And I would say those key takeaways, Janet, are this: you need to view your board as your policy partner and build that relationship. And that means they may come in with certain political views or perceptions. That’s all okay. Ask about them. Understand them because it plays into your understanding of what the community needs are, and how I’m going to work and message what we’re going to do here, right? 


Janet Pilcher: Mmmhmm. 


Dale Shaver: And so when we- to build trust, I think about those key things that we make data-driven decisions. These aren’t emotional decisions, right?  


And that if you have data, it builds that trust; it bolsters the argument if you can create the visuals, and quite frankly, it’s easier for them to digest that with the story, so they can repeat it, right? Now you’re been- now you’re converting skeptics potentially into advocates and influencers. Right? 


Janet Pilcher: Yes. 


Dale Shaver: Very- it’s a very different presence on your board. We’re very clear with the why. It just gets back to the credibility and the trust. We validate our sources and our- our data accuracy. If we come in with half-baked information, we’re not using our baseline, we’re not using our benchmark information. We’re undermining our own credibility and undermining trust.  


We talk to them very openly about how we invest in continuous improvement training, and we practice it. Right now we’re close to 40% of our labor force in this department that have some form of a Lean certification belt. And that’s just again, I can say- I can share that with our board, and it indicates to them that this team is working with its head up looking for ideas on how to improve literally every day. And so, Janet, those types of things— 


Janet Pilcher: Yeah,  


Dale Shaver: —sharing that and being even transparent with our employee engagement data with our customer service data, all of that just builds trust in confidence.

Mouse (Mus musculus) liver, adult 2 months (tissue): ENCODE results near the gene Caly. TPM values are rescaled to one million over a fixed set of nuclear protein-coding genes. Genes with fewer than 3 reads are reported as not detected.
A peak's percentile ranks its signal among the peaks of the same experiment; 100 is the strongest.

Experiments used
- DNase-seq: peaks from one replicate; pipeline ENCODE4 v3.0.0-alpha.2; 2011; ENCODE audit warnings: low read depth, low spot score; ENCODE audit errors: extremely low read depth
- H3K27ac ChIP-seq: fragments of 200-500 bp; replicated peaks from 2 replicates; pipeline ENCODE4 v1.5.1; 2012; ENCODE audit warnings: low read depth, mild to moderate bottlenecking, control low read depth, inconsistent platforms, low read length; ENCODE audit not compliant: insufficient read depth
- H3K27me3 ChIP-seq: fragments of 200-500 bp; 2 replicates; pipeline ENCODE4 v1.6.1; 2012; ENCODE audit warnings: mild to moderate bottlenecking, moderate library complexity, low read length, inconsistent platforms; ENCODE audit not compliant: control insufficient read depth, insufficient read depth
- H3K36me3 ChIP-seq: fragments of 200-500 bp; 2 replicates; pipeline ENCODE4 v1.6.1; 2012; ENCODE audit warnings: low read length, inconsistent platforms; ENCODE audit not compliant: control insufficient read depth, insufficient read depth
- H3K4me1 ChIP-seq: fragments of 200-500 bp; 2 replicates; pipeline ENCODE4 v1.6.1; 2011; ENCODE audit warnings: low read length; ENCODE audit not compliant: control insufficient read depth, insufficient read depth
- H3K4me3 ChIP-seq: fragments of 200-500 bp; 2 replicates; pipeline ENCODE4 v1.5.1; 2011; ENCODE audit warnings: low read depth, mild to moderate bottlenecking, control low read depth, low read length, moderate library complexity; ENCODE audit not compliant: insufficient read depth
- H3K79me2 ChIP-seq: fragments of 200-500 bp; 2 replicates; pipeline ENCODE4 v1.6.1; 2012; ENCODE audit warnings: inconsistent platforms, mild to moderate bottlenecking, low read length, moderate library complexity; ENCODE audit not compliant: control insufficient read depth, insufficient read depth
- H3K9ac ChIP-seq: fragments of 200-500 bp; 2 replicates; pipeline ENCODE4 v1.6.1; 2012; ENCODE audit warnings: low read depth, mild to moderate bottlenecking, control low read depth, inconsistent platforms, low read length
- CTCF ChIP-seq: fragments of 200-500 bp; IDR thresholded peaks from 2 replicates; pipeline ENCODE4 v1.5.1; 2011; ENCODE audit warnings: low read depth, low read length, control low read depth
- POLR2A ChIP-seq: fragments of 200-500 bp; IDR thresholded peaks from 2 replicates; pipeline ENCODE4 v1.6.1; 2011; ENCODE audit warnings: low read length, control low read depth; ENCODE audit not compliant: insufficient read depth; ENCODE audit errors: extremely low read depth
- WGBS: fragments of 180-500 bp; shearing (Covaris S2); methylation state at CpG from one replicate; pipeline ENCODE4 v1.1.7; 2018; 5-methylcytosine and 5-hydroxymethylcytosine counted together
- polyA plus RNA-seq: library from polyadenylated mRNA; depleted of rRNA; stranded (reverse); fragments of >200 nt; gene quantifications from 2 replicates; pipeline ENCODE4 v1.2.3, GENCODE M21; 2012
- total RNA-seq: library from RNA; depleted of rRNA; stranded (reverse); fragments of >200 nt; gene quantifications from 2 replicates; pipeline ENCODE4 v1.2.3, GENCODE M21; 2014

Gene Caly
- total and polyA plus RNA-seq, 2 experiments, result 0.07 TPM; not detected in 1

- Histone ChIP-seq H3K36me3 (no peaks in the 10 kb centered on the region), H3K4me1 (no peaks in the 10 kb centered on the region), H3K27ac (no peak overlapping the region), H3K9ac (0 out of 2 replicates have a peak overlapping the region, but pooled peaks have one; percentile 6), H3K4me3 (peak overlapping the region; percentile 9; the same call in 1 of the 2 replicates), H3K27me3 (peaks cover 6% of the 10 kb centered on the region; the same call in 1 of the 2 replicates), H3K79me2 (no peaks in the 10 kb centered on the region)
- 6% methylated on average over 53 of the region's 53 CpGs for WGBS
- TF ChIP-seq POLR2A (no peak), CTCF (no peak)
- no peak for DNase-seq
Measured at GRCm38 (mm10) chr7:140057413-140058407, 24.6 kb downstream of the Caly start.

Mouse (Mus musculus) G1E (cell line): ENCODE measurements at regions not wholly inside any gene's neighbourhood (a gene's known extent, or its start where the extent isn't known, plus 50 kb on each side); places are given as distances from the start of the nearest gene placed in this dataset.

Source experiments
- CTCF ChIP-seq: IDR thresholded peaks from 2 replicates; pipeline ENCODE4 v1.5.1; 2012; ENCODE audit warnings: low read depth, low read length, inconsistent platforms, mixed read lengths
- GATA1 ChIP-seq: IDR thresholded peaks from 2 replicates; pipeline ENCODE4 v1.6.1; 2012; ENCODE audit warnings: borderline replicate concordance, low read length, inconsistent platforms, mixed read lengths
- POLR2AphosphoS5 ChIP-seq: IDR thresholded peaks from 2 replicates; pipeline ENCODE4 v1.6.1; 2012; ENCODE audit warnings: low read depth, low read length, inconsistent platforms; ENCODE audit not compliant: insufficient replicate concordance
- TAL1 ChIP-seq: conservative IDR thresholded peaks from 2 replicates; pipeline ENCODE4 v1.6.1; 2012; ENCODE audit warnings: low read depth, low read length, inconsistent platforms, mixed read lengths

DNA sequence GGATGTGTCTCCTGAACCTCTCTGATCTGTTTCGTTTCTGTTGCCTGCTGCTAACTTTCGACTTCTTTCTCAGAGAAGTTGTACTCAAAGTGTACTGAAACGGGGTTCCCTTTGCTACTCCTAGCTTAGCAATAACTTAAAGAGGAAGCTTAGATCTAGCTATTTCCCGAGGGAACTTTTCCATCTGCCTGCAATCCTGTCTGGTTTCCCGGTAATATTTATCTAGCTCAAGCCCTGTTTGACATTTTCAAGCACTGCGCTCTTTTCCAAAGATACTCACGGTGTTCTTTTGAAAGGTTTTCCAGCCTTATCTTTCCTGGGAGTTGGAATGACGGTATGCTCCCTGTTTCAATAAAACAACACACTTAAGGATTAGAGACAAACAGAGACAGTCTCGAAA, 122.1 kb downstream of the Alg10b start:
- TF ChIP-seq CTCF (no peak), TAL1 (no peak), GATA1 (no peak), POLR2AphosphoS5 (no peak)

Janet Pilcher: Yeah, you know, and as we think about the Measures That Matter, you know, what you’re talking about Dale is, you know, just something that, as I was writing the book just became so significant to me throughout is that we have data and evidence in front of us.  


But it’s the conversations that we have around that evidence that are the most important- that’s most important, I mean. That’s how we connect people to the work where there’s employees. That’s how we help people move from just kind of an opinion or emotion or I’ve just- I’ve got this, you know, I’m talking from my personal standpoint to bringing them back to let’s look at what’s in front of us.  


And I think what you’re what you’re talking about is really, really engaging a board and very meaningful conversations around that evidence and giving them that opportunity to really decipher that, provide input, and manage to that, and I love what you said, too; that helps them talk to the people that they’re accountable to, right? 


Dale Shaver: Yes. 


Janet Pilcher: So, you’re giving them those tools to do that. And that’s really the, you know, to me the value of measures. It’s not measured just to measure something, but it’s measures to really engage in the right conversations to move us in a direction that’s meaningful to help be the best at what we do as well as an organization.